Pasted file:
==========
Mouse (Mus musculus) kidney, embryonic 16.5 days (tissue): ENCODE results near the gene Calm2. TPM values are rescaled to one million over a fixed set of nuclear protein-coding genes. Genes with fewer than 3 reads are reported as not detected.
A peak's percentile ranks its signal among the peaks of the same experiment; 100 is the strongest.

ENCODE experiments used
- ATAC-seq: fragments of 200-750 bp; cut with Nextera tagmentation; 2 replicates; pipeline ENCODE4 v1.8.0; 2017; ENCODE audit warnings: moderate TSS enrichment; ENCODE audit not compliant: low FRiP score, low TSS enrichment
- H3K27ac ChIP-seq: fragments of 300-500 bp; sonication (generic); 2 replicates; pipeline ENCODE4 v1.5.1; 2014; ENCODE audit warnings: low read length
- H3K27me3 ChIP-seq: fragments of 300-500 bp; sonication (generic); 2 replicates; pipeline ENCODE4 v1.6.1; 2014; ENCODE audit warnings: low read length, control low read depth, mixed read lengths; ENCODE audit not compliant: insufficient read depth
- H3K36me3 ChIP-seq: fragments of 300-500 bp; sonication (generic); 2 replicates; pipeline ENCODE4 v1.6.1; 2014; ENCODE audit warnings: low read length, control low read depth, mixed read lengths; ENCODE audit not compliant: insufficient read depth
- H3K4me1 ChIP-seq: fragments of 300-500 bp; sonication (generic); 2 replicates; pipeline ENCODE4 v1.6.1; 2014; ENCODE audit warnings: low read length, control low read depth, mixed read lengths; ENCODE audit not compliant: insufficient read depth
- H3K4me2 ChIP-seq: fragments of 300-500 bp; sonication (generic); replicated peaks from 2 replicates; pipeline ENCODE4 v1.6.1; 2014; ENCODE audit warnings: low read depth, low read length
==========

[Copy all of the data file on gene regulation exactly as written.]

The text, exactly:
Mouse (Mus musculus) kidney, embryonic 16.5 days (tissue): ENCODE results near the gene Calm2. TPM values are rescaled to one million over a fixed set of nuclear protein-coding genes. Genes with fewer than 3 reads are reported as not detected.
A peak's percentile ranks its signal among the peaks of the same experiment; 100 is the strongest.

ENCODE experiments used
- ATAC-seq: fragments of 200-750 bp; cut with Nextera tagmentation; 2 replicates; pipeline ENCODE4 v1.8.0; 2017; ENCODE audit warnings: moderate TSS enrichment; ENCODE audit not compliant: low FRiP score, low TSS enrichment
- H3K27ac ChIP-seq: fragments of 300-500 bp; sonication (generic); 2 replicates; pipeline ENCODE4 v1.5.1; 2014; ENCODE audit warnings: low read length
- H3K27me3 ChIP-seq: fragments of 300-500 bp; sonication (generic); 2 replicates; pipeline ENCODE4 v1.6.1; 2014; ENCODE audit warnings: low read length, control low read depth, mixed read lengths; ENCODE audit not compliant: insufficient read depth
- H3K36me3 ChIP-seq: fragments of 300-500 bp; sonication (generic); 2 replicates; pipeline ENCODE4 v1.6.1; 2014; ENCODE audit warnings: low read length, control low read depth, mixed read lengths; ENCODE audit not compliant: insufficient read depth
- H3K4me1 ChIP-seq: fragments of 300-500 bp; sonication (generic); 2 replicates; pipeline ENCODE4 v1.6.1; 2014; ENCODE audit warnings: low read length, control low read depth, mixed read lengths; ENCODE audit not compliant: insufficient read depth
- H3K4me2 ChIP-seq: fragments of 300-500 bp; sonication (generic); replicated peaks from 2 replicates; pipeline ENCODE4 v1.6.1; 2014; ENCODE audit warnings: low read depth, low read length